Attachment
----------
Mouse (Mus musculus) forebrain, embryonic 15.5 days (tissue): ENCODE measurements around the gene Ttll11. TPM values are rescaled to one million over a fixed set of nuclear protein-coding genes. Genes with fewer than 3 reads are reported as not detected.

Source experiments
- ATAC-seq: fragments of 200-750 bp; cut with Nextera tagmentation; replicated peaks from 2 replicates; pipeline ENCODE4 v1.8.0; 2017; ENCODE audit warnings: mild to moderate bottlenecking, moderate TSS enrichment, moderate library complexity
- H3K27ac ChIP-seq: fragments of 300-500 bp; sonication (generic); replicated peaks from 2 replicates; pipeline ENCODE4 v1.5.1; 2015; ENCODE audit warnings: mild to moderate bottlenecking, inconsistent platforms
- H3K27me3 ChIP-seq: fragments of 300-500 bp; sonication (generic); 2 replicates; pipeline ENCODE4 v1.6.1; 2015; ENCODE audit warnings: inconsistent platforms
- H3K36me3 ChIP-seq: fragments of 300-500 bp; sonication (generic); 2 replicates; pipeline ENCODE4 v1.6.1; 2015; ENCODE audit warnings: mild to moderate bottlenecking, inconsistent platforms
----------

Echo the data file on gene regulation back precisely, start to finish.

Mouse (Mus musculus) forebrain, embryonic 15.5 days (tissue): ENCODE measurements around the gene Ttll11. TPM values are rescaled to one million over a fixed set of nuclear protein-coding genes. Genes with fewer than 3 reads are reported as not detected.

Source experiments
- ATAC-seq: fragments of 200-750 bp; cut with Nextera tagmentation; replicated peaks from 2 replicates; pipeline ENCODE4 v1.8.0; 2017; ENCODE audit warnings: mild to moderate bottlenecking, moderate TSS enrichment, moderate library complexity
- H3K27ac ChIP-seq: fragments of 300-500 bp; sonication (generic); replicated peaks from 2 replicates; pipeline ENCODE4 v1.5.1; 2015; ENCODE audit warnings: mild to moderate bottlenecking, inconsistent platforms
- H3K27me3 ChIP-seq: fragments of 300-500 bp; sonication (generic); 2 replicates; pipeline ENCODE4 v1.6.1; 2015; ENCODE audit warnings: inconsistent platforms
- H3K36me3 ChIP-seq: fragments of 300-500 bp; sonication (generic); 2 replicates; pipeline ENCODE4 v1.6.1; 2015; ENCODE audit warnings: mild to moderate bottlenecking, inconsistent platforms